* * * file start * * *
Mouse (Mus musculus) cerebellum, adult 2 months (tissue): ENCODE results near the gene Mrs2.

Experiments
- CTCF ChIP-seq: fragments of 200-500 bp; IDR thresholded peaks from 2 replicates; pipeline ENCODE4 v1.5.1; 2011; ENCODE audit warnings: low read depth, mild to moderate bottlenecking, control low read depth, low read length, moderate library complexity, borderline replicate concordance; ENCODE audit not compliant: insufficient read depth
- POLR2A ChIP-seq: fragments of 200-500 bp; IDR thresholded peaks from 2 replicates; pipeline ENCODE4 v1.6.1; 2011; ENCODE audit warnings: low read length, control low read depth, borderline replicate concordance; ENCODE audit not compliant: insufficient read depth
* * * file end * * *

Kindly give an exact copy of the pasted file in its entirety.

Mouse (Mus musculus) cerebellum, adult 2 months (tissue): ENCODE results near the gene Mrs2.

Experiments
- CTCF ChIP-seq: fragments of 200-500 bp; IDR thresholded peaks from 2 replicates; pipeline ENCODE4 v1.5.1; 2011; ENCODE audit warnings: low read depth, mild to moderate bottlenecking, control low read depth, low read length, moderate library complexity, borderline replicate concordance; ENCODE audit not compliant: insufficient read depth
- POLR2A ChIP-seq: fragments of 200-500 bp; IDR thresholded peaks from 2 replicates; pipeline ENCODE4 v1.6.1; 2011; ENCODE audit warnings: low read length, control low read depth, borderline replicate concordance; ENCODE audit not compliant: insufficient read depth